HELENA - About 90 percent of the wild bighorn sheep in the Elkhorn Mountains have died of pneumonia in what wildlife officials called an "all-age die-off."
Tom Carlsen, a biologist for Montana Fish, Wildlife and Parks, said that had the die-off not occurred, the herd should have numbered about 220. Only 19 bighorn sheep were found alive last week.
"I'm not aware of any place in Montana where we've had a die-off of this magnitude," Carlsen said. "We lost over 90 percent of the herd."
The die-off was suspected in January after 12 sheep were found dead. Tests confirmed that they had pneumonia, which bighorn sheep can catch through nose-to-nose contact with domestic sheep or goats. The domesticated animals are immune to the disease, which is fatal for wild bighorns. Carlsen said there was some "mixing" of the bighorns with at least one domestic herd of sheep, and possibly with a herd of goats.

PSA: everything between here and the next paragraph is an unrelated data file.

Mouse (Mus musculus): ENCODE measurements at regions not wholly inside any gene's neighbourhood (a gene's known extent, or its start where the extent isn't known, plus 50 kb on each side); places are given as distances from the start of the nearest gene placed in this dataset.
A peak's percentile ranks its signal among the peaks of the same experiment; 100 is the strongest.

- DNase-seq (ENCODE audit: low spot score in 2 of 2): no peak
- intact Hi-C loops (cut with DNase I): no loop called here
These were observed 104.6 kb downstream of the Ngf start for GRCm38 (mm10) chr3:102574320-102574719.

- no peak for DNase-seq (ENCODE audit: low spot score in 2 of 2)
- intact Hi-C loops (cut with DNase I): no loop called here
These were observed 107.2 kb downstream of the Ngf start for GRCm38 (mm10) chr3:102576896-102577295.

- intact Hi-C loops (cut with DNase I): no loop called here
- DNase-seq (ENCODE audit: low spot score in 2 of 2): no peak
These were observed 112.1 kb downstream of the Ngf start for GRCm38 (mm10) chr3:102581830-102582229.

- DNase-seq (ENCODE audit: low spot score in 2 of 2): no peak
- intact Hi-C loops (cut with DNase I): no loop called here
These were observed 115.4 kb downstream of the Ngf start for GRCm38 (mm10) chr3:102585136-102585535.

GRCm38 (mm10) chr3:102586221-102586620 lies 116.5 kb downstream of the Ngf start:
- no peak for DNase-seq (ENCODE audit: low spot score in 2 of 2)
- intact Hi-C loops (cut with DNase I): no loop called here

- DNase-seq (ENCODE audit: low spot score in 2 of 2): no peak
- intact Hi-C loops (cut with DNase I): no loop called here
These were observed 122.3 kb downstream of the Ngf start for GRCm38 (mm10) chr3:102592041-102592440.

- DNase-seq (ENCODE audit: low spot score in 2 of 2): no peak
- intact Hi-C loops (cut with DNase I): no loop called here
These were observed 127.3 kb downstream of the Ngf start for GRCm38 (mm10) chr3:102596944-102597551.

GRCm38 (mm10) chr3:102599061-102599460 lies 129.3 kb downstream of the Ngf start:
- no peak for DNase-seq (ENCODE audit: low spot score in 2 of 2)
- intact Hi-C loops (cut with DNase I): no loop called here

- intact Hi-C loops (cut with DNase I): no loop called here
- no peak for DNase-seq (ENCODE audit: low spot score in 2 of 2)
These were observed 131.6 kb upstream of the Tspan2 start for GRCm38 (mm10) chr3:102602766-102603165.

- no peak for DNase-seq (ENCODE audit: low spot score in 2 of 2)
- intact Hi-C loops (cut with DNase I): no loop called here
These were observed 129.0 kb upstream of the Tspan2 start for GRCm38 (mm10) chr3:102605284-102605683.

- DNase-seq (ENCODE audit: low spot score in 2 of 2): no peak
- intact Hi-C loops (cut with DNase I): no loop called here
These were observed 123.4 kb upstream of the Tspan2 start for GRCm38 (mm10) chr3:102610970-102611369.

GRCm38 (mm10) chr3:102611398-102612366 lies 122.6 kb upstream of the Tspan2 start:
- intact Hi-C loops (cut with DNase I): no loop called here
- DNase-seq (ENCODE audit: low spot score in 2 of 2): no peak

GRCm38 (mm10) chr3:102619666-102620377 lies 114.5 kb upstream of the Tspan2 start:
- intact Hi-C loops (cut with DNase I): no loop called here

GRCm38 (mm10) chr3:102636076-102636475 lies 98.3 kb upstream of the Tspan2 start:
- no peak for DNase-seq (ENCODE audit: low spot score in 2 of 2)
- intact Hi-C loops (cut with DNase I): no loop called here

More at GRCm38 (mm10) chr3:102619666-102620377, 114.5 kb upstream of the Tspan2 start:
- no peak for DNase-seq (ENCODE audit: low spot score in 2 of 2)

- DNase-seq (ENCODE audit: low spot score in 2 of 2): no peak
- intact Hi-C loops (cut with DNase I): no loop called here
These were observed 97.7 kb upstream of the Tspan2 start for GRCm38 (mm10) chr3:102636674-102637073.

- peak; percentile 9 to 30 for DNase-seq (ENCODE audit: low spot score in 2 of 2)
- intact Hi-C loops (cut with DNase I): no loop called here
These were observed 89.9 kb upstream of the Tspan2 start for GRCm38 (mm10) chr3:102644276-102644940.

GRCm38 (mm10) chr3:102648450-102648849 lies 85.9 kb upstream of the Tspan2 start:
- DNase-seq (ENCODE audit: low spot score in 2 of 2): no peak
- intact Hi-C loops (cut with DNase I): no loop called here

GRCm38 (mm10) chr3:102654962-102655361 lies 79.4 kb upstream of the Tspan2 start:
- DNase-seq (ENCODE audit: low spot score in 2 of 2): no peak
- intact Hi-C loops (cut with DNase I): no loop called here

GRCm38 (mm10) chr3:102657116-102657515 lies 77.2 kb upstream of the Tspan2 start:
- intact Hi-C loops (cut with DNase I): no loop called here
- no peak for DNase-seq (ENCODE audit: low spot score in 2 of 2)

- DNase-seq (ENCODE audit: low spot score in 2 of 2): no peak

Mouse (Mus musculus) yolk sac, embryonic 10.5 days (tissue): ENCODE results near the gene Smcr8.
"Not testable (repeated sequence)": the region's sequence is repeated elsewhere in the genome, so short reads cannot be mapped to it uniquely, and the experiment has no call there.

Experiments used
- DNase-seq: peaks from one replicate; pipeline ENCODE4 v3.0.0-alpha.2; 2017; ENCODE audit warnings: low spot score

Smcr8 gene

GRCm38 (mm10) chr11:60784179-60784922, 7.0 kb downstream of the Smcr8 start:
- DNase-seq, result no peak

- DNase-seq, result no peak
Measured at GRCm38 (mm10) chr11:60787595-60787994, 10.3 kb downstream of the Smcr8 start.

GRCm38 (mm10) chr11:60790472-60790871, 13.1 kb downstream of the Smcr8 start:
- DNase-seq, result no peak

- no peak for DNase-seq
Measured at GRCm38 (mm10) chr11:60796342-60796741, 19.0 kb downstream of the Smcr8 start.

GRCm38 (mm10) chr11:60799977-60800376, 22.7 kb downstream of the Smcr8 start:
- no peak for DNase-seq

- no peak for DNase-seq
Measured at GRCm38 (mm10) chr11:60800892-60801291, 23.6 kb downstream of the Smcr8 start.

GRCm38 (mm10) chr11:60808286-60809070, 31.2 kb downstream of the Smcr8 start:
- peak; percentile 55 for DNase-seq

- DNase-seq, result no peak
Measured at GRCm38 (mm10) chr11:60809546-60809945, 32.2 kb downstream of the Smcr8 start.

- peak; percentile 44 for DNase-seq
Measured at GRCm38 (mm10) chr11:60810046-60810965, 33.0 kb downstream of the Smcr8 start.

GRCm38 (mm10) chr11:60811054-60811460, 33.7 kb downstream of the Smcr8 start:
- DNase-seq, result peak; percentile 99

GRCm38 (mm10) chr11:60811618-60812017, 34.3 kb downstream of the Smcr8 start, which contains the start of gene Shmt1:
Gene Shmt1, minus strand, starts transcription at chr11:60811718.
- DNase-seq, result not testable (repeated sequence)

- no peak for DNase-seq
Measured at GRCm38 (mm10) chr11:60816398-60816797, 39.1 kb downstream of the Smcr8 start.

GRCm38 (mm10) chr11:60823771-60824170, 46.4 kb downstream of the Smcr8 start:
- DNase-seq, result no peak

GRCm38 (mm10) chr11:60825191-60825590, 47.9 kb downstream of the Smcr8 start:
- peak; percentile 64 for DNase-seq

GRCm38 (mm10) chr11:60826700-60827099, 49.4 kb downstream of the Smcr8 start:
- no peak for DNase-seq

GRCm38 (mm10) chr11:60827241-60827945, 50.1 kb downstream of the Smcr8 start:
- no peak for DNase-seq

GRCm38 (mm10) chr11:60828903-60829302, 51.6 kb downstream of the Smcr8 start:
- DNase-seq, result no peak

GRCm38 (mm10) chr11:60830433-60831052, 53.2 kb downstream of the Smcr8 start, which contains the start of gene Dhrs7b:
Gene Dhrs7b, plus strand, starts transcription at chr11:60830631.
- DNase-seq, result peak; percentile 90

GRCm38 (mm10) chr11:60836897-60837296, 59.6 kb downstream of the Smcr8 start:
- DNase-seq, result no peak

FWP began transplanting the sheep in 1996 in hopes of establishing a herd. The agency eventually brought in 75 sheep, and the herd had grown to more than 200. The population was strong enough in 2002 that FWP began issuing about a dozen annual bighorn sheep hunting licenses. But only 35 sheep were counted during an aerial survey in January.
Carlsen said he didn't know if additional bighorn sheep would be brought in to try to shore up the current population, and he was doubtful that the 19 bighorns would be able to grow the size of the herd on their own.
Montana has an estimated 5,820 bighorn sheep in 48 distinct populations. The state is working on a conservation strategy to increase those numbers and to outline future management plans.
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